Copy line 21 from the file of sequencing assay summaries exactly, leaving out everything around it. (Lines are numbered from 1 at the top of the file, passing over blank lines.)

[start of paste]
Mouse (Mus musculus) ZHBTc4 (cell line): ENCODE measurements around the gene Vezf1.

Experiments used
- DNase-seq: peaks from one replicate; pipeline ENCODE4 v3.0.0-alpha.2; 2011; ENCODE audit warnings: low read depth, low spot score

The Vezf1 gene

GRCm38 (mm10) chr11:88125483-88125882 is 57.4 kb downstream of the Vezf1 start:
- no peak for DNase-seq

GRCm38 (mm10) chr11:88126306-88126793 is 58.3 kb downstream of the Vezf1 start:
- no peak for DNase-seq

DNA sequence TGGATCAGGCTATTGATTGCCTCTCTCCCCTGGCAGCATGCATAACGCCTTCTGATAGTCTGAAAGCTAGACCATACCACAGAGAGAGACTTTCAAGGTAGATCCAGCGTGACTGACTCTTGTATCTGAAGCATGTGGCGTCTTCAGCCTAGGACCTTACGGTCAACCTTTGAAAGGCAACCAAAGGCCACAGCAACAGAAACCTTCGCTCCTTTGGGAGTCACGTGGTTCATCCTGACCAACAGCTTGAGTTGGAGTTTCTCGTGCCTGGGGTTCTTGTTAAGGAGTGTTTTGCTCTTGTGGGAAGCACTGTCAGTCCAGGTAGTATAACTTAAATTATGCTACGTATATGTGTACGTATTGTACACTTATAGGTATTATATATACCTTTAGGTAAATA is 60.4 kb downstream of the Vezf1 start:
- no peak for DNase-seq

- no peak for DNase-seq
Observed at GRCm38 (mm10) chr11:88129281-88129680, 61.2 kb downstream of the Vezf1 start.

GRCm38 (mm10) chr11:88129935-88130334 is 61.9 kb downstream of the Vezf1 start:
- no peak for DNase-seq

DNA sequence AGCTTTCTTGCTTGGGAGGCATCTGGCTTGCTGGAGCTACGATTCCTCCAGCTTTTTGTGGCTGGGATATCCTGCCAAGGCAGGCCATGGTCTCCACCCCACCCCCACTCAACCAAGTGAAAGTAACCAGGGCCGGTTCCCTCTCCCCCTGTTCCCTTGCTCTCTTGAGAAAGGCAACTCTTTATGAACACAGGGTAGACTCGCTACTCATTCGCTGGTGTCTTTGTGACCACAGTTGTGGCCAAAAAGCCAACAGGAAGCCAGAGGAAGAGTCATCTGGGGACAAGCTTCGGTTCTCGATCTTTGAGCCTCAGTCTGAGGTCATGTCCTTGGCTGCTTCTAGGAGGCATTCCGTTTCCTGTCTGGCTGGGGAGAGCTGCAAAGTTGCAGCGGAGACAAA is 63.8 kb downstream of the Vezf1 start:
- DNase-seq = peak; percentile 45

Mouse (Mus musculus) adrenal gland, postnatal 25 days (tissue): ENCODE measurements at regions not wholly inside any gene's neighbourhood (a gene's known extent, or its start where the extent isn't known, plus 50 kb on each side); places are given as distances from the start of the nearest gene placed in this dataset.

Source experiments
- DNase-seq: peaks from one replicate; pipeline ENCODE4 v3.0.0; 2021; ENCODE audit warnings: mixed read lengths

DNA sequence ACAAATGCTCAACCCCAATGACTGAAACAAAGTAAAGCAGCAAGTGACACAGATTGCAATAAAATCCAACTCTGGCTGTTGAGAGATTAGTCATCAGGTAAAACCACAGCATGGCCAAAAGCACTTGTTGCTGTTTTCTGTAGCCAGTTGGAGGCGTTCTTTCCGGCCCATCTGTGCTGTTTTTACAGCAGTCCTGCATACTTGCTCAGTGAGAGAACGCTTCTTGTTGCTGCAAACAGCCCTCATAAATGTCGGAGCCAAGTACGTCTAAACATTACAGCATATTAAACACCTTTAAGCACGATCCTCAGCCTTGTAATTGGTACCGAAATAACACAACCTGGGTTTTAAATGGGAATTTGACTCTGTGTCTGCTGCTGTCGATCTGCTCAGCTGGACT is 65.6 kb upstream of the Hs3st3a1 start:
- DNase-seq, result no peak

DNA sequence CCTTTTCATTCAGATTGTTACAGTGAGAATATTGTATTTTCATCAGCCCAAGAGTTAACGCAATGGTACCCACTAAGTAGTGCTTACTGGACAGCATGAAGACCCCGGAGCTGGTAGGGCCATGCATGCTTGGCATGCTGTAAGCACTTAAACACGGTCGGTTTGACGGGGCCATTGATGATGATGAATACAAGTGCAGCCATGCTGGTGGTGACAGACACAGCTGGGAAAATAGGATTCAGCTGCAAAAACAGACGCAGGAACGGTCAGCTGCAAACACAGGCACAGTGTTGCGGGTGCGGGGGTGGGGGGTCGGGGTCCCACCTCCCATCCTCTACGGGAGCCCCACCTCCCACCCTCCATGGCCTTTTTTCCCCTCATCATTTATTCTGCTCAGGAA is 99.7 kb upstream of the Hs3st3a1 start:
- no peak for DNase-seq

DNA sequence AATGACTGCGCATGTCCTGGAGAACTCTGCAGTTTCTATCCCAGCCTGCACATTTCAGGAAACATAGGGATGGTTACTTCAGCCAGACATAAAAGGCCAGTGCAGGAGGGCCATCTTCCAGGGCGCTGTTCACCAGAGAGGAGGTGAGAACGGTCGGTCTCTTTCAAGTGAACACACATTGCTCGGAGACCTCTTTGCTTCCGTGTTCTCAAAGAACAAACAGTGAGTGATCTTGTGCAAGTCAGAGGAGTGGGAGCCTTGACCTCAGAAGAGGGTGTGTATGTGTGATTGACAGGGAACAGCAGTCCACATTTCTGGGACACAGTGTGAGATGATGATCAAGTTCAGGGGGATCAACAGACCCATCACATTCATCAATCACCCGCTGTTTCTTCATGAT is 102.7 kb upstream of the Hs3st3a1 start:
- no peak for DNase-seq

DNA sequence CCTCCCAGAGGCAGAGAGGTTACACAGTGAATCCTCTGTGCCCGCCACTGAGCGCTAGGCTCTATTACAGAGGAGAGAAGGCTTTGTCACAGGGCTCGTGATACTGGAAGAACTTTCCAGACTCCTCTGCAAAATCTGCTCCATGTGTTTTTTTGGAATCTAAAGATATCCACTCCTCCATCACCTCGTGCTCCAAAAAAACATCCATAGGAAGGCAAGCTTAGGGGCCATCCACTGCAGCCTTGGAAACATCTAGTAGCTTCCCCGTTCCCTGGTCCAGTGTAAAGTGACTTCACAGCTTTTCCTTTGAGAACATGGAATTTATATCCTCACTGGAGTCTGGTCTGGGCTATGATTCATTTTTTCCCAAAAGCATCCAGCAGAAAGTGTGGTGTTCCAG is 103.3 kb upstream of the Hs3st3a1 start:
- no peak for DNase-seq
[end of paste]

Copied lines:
- DNase-seq, result no peak